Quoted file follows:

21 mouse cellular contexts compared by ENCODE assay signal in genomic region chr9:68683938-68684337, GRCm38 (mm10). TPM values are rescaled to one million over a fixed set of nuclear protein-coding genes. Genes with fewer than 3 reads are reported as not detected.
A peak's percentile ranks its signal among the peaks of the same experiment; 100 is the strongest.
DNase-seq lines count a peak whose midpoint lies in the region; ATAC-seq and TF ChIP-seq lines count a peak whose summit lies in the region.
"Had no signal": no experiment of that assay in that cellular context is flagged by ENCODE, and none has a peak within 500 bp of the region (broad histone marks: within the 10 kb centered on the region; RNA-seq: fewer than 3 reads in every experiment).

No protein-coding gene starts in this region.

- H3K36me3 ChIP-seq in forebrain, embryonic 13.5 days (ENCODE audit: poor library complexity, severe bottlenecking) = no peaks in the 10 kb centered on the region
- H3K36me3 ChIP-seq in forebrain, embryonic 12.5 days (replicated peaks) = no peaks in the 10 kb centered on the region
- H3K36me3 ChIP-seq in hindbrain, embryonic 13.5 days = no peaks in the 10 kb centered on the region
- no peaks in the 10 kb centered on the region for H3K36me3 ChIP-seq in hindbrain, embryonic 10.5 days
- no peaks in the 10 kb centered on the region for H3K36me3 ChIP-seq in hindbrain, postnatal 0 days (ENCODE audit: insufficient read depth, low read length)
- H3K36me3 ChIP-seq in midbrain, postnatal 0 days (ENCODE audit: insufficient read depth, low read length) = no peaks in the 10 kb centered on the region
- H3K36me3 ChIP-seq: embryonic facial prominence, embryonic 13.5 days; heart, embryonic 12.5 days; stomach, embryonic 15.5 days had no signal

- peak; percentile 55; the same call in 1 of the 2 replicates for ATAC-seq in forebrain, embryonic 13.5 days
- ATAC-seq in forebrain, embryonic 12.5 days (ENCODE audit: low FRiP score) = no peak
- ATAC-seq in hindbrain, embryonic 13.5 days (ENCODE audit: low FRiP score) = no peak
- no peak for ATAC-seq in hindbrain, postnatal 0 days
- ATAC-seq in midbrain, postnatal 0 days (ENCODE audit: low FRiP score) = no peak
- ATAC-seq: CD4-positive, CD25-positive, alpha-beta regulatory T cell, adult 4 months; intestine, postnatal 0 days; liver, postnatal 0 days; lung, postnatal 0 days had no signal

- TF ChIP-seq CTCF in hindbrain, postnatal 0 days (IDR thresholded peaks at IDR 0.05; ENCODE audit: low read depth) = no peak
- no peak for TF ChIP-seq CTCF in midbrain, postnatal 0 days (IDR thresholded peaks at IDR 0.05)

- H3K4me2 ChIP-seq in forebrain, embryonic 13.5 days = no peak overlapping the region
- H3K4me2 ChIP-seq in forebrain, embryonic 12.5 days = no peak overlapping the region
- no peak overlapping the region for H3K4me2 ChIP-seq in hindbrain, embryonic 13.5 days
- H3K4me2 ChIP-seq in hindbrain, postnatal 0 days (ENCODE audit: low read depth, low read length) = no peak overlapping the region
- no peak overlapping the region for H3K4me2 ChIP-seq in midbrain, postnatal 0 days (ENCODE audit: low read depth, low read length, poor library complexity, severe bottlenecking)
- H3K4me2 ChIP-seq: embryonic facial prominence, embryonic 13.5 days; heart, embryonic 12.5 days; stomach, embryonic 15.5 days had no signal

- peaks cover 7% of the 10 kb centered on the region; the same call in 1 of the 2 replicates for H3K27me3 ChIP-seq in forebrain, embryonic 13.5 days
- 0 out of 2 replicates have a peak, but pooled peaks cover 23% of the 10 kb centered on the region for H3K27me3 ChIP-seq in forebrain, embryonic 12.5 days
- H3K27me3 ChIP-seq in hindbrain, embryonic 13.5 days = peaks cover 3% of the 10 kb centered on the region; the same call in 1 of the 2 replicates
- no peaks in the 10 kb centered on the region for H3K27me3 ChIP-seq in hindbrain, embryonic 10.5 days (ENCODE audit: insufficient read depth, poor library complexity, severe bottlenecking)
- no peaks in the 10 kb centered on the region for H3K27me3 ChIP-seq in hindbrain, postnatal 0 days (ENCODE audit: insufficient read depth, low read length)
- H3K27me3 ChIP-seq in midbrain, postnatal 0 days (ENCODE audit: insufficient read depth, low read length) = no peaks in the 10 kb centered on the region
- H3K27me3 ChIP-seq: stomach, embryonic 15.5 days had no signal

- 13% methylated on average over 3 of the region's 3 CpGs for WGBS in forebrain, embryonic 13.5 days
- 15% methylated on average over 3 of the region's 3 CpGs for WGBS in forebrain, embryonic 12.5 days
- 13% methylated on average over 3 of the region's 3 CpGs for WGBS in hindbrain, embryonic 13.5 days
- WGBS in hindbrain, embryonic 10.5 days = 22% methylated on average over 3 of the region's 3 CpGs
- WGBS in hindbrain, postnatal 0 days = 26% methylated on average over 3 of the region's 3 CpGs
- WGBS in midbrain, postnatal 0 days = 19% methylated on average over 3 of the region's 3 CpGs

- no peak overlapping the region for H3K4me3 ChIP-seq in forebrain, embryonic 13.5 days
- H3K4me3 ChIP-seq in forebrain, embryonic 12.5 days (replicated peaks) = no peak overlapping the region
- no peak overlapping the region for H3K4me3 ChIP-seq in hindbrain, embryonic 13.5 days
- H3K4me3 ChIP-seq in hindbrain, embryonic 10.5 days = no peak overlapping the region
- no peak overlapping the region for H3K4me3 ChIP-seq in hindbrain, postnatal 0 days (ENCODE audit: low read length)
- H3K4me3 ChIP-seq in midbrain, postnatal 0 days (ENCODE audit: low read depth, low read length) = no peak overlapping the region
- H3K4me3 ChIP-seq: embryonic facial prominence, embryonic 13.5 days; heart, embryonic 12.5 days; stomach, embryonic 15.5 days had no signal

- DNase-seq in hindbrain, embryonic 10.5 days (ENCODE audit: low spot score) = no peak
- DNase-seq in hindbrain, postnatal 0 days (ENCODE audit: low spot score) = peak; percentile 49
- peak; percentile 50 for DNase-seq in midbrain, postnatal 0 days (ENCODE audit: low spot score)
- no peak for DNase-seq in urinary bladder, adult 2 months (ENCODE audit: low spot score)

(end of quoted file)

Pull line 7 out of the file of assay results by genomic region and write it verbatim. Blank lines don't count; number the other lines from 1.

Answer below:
- H3K36me3 ChIP-seq in forebrain, embryonic 12.5 days (replicated peaks) = no peaks in the 10 kb centered on the region